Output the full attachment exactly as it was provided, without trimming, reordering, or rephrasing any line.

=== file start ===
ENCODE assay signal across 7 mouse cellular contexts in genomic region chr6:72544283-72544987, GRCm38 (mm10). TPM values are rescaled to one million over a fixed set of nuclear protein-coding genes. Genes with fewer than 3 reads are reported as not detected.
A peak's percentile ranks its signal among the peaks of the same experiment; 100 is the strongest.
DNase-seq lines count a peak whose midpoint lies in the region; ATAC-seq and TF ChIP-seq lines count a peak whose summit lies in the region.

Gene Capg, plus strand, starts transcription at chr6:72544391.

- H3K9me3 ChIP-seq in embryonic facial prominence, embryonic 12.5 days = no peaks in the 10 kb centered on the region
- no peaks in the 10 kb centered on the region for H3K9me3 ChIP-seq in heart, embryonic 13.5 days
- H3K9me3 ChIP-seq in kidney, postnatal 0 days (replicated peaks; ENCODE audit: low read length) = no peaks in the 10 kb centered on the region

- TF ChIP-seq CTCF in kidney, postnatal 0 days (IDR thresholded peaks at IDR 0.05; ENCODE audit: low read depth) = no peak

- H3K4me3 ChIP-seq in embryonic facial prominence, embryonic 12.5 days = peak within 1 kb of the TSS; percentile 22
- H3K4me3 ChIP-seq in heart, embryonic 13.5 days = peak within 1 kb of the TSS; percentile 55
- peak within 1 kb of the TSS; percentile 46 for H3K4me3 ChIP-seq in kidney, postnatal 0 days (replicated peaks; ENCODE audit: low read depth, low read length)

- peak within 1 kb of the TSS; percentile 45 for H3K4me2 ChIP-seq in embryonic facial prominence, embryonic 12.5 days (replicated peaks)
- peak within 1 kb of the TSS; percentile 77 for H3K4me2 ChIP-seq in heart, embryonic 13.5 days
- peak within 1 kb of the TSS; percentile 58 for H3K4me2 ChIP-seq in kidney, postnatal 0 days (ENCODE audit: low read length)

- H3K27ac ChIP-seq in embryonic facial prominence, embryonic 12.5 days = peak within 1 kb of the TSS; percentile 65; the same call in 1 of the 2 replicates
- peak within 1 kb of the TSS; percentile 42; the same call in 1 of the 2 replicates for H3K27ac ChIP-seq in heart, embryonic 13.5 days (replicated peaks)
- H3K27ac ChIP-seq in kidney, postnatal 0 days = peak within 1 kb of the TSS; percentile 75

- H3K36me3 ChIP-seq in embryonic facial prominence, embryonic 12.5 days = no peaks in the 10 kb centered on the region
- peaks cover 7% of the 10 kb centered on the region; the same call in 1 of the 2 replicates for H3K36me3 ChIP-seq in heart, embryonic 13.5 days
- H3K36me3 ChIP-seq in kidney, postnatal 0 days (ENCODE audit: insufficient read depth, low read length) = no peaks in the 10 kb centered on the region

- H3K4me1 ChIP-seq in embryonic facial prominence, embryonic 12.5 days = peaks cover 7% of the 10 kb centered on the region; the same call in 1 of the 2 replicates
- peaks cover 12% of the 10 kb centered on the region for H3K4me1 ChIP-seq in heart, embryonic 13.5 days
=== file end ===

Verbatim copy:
ENCODE assay signal across 7 mouse cellular contexts in genomic region chr6:72544283-72544987, GRCm38 (mm10). TPM values are rescaled to one million over a fixed set of nuclear protein-coding genes. Genes with fewer than 3 reads are reported as not detected.
A peak's percentile ranks its signal among the peaks of the same experiment; 100 is the strongest.
DNase-seq lines count a peak whose midpoint lies in the region; ATAC-seq and TF ChIP-seq lines count a peak whose summit lies in the region.

Gene Capg, plus strand, starts transcription at chr6:72544391.

- H3K9me3 ChIP-seq in embryonic facial prominence, embryonic 12.5 days = no peaks in the 10 kb centered on the region
- no peaks in the 10 kb centered on the region for H3K9me3 ChIP-seq in heart, embryonic 13.5 days
- H3K9me3 ChIP-seq in kidney, postnatal 0 days (replicated peaks; ENCODE audit: low read length) = no peaks in the 10 kb centered on the region

- TF ChIP-seq CTCF in kidney, postnatal 0 days (IDR thresholded peaks at IDR 0.05; ENCODE audit: low read depth) = no peak

- H3K4me3 ChIP-seq in embryonic facial prominence, embryonic 12.5 days = peak within 1 kb of the TSS; percentile 22
- H3K4me3 ChIP-seq in heart, embryonic 13.5 days = peak within 1 kb of the TSS; percentile 55
- peak within 1 kb of the TSS; percentile 46 for H3K4me3 ChIP-seq in kidney, postnatal 0 days (replicated peaks; ENCODE audit: low read depth, low read length)

- peak within 1 kb of the TSS; percentile 45 for H3K4me2 ChIP-seq in embryonic facial prominence, embryonic 12.5 days (replicated peaks)
- peak within 1 kb of the TSS; percentile 77 for H3K4me2 ChIP-seq in heart, embryonic 13.5 days
- peak within 1 kb of the TSS; percentile 58 for H3K4me2 ChIP-seq in kidney, postnatal 0 days (ENCODE audit: low read length)

- H3K27ac ChIP-seq in embryonic facial prominence, embryonic 12.5 days = peak within 1 kb of the TSS; percentile 65; the same call in 1 of the 2 replicates
- peak within 1 kb of the TSS; percentile 42; the same call in 1 of the 2 replicates for H3K27ac ChIP-seq in heart, embryonic 13.5 days (replicated peaks)
- H3K27ac ChIP-seq in kidney, postnatal 0 days = peak within 1 kb of the TSS; percentile 75

- H3K36me3 ChIP-seq in embryonic facial prominence, embryonic 12.5 days = no peaks in the 10 kb centered on the region
- peaks cover 7% of the 10 kb centered on the region; the same call in 1 of the 2 replicates for H3K36me3 ChIP-seq in heart, embryonic 13.5 days
- H3K36me3 ChIP-seq in kidney, postnatal 0 days (ENCODE audit: insufficient read depth, low read length) = no peaks in the 10 kb centered on the region

- H3K4me1 ChIP-seq in embryonic facial prominence, embryonic 12.5 days = peaks cover 7% of the 10 kb centered on the region; the same call in 1 of the 2 replicates
- peaks cover 12% of the 10 kb centered on the region for H3K4me1 ChIP-seq in heart, embryonic 13.5 days